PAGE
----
Source: Adapted from THE TIMES newspaper, 30-12-19, by Arthi Nachlappan

The increasing pressure on the UK's High Street retailers has resulted in the biggest loss of jobs the sector has suffered in a quarter of a century, research suggests.

143,128 jobs were lost in 2019, and about 16,000 shops were closed - so says the Centre for Retail Research. Job losses were 20% up on 2018.

Over a quarter of the job losses were due to outfits going into administration. 18% involved company voluntary arrangements, which allow outfits to shut down WITHOUT going into administration. 

Panic on Britain's High Street has led to chain stores like Mothercare and Carpetright to close stores and shed jobs.

As it turned out, smaller outfits lost fewer jobs in 2019 than before. Redundancies actually fell by just under a quarter from 55,030 in 2018 to 42,985 in 2019. Even still, that's nearly 100,000 job losses over two years. How sad.

Small retailers have had the benefit of business rate relief that came into force in April 2019 - slashed by almost a third in for businesses in England with a rateable value below £51,000. The discount is set to rise to 50% in 2020.

During 2019, large retailers shut down 5,901 shops - up by 79% on the 3,303 shops closed in 2018.

Why? Why all this?

Customers are shopping online more and more. Big outfits are going into mobile apps because they can afford the high fees.

In the independent sector, closures in 2019 actually fell by 10%, with 10,172 stores shut down permanently. But that's still a considerable figure.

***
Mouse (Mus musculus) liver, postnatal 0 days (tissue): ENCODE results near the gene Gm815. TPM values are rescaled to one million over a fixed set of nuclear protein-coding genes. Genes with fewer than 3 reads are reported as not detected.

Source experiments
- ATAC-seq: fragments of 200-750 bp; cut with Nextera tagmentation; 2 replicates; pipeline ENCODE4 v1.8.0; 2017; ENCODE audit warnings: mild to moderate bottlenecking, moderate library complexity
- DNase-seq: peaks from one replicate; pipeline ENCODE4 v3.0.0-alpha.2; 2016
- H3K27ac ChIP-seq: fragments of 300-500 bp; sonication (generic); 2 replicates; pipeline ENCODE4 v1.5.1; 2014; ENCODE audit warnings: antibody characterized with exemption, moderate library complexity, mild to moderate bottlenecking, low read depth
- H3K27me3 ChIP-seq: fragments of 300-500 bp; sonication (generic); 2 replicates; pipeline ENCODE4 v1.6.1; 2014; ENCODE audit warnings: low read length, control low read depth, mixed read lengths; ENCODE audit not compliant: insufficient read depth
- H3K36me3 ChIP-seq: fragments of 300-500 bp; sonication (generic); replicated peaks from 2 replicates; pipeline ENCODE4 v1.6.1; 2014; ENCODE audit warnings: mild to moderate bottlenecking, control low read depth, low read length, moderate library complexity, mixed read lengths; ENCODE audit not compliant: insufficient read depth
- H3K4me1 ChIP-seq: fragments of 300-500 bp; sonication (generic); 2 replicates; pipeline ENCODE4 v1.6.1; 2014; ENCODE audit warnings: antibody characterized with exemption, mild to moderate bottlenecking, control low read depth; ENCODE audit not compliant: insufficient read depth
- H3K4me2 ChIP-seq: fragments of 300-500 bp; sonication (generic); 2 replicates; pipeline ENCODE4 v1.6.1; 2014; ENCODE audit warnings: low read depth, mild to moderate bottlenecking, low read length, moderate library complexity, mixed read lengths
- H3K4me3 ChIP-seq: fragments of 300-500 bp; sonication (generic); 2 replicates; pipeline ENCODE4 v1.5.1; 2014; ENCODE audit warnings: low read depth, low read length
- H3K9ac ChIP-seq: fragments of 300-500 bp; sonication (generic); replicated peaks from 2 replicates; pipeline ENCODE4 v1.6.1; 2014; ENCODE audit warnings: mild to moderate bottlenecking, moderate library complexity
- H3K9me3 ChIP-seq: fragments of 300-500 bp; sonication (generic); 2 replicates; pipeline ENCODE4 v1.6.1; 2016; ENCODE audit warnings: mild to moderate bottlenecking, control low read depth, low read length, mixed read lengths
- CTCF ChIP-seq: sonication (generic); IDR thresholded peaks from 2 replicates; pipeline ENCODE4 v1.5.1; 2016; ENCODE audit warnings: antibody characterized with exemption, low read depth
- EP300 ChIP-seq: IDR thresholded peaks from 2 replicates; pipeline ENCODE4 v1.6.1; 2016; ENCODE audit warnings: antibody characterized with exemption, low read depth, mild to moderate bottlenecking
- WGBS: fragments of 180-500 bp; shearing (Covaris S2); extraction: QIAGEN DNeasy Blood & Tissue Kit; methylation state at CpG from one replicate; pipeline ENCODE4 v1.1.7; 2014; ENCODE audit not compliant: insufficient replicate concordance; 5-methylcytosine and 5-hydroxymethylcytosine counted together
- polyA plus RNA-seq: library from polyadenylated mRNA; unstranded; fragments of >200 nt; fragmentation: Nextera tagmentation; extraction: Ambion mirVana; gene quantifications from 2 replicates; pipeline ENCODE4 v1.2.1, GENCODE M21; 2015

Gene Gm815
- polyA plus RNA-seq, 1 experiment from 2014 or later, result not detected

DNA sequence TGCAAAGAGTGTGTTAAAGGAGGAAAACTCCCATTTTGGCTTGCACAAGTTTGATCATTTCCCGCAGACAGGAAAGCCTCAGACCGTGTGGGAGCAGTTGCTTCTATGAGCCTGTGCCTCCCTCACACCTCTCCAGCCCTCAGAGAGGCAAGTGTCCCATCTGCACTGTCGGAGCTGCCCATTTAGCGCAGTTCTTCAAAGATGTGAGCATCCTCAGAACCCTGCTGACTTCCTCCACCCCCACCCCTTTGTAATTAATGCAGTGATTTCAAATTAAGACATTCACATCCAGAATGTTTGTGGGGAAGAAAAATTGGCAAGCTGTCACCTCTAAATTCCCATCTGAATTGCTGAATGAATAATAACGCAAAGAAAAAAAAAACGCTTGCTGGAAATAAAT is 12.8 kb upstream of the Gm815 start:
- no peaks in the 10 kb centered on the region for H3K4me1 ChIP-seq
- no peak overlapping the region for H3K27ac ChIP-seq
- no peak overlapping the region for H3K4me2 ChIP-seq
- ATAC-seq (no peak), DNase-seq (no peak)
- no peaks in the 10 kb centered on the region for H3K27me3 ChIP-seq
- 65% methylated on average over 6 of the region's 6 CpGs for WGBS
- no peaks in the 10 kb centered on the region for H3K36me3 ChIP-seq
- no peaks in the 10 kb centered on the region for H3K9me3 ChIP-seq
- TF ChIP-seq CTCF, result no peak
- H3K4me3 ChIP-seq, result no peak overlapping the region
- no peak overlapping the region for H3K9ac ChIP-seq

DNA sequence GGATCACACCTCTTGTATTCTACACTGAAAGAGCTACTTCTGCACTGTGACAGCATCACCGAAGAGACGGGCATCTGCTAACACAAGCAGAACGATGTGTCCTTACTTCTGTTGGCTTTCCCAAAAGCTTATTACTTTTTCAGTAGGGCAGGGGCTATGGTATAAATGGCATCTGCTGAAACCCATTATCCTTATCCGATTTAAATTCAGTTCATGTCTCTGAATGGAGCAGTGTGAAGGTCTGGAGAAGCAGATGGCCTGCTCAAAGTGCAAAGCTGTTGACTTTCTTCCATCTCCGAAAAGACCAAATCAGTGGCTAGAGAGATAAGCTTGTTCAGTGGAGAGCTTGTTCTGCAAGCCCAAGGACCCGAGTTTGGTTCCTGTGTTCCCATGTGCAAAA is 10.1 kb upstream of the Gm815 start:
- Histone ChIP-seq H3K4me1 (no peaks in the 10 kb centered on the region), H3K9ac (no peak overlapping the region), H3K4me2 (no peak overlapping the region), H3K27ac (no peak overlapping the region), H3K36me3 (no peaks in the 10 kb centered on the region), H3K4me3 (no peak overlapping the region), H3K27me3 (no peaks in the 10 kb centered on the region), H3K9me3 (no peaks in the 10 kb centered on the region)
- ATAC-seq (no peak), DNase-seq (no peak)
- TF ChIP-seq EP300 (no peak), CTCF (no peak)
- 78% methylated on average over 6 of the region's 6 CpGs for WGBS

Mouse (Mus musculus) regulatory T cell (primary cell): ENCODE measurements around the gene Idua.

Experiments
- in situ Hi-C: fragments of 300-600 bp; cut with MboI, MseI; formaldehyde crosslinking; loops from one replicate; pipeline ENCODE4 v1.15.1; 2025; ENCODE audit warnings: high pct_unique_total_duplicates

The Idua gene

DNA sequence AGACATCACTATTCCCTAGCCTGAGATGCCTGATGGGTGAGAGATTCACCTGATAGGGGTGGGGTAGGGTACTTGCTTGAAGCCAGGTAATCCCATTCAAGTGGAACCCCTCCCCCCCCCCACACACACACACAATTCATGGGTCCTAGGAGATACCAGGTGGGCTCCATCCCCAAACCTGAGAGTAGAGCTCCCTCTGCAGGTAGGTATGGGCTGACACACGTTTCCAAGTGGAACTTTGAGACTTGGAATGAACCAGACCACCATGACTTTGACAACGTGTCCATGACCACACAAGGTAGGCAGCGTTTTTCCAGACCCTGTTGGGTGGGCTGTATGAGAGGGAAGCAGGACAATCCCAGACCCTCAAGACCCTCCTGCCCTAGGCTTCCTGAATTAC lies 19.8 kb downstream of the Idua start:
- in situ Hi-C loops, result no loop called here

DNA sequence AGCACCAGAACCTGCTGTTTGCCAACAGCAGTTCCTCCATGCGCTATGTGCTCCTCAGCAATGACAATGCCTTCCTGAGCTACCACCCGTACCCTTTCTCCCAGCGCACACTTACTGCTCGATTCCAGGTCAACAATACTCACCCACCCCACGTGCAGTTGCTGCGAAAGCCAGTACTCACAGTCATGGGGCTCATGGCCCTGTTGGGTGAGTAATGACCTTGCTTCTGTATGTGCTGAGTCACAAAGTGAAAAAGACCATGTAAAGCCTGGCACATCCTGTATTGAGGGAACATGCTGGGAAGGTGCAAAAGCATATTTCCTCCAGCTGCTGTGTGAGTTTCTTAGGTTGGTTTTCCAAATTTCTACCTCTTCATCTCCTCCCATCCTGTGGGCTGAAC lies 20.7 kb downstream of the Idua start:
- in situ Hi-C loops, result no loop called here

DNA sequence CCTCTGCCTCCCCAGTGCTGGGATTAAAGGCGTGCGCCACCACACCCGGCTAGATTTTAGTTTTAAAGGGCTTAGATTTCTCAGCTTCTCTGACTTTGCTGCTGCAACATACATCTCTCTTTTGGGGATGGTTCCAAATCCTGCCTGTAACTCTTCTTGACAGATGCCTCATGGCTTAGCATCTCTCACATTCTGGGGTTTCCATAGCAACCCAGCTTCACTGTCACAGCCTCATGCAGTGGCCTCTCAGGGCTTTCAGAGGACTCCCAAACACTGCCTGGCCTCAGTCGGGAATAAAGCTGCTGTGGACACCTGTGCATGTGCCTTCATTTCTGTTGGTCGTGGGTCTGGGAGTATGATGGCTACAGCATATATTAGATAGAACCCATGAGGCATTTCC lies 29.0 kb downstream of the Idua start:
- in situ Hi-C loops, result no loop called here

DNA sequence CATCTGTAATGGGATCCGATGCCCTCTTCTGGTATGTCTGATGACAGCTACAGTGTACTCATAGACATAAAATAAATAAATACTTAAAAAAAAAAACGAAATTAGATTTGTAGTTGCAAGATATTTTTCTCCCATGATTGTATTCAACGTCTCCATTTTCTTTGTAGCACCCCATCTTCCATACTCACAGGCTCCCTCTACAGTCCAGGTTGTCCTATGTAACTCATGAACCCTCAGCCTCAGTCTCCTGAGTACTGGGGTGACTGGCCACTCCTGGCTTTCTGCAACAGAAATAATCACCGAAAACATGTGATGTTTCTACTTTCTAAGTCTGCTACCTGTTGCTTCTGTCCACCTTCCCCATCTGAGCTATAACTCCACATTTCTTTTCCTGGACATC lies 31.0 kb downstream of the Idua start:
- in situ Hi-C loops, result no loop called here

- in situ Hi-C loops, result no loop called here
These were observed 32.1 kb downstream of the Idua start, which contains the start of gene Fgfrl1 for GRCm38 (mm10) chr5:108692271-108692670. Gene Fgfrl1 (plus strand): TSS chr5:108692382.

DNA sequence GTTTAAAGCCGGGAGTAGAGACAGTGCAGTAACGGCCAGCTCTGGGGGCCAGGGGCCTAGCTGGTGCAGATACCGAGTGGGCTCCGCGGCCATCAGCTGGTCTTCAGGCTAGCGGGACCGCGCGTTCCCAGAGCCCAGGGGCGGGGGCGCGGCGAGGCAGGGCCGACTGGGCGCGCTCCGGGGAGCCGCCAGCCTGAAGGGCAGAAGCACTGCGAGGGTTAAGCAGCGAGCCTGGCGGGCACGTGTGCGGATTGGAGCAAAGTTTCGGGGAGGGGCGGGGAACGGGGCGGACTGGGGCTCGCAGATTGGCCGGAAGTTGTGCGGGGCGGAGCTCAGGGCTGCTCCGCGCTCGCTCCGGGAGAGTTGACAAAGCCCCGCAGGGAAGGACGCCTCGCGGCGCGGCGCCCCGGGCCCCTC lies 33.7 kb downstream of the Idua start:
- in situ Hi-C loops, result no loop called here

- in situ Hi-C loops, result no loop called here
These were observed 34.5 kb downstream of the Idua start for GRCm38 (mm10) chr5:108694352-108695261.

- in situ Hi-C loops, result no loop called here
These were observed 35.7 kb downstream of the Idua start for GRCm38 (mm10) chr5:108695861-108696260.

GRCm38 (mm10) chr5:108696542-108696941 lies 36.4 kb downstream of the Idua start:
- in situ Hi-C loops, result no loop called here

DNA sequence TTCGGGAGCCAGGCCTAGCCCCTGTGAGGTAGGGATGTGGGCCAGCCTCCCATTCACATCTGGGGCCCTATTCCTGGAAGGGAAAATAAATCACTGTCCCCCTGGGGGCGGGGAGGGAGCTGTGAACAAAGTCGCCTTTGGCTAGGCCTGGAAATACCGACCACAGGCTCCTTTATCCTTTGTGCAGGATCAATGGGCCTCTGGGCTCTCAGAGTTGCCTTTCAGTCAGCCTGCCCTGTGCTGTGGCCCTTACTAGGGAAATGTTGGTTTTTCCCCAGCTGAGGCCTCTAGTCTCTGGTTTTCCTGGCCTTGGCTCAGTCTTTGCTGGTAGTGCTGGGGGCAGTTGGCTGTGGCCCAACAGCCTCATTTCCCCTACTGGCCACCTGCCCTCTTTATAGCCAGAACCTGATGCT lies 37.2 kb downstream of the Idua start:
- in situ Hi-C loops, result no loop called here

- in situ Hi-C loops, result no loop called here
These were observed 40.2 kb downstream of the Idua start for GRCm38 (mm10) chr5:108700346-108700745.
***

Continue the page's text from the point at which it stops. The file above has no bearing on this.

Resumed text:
A spokesman for the Centre for Retail Research believes that profits will continue to be undercut by increased labour costs, business rates, and relatively weak demand. That will force the most fragile outfits to close shops or enter administration. can help those outfits by supplying them with low cost, bespoke, native mobile apps for their businesses.

The Centre for Retail Research says that "The High Street and suburbs will continue to decline."

Since 2010, 289,000 High Street jobs have disappeared, according to the Royal Society for the Encouragement of Arts, Manufactures and Commerce. These jobs are chiefly made up of roles such as retail tellers, bank and Post Office clerks, and sales assistants.

Women have been hit particularly hard by changes on the High Street, accounting for 81% of the job losses. How sad.

Customers now prefer to shop online because it involves less effort, but there's a much BIGGER market with customers who own bespoke, well-configured, native mobile apps.

And they no longer cost the eye-watering amounts charged to the big app building companies.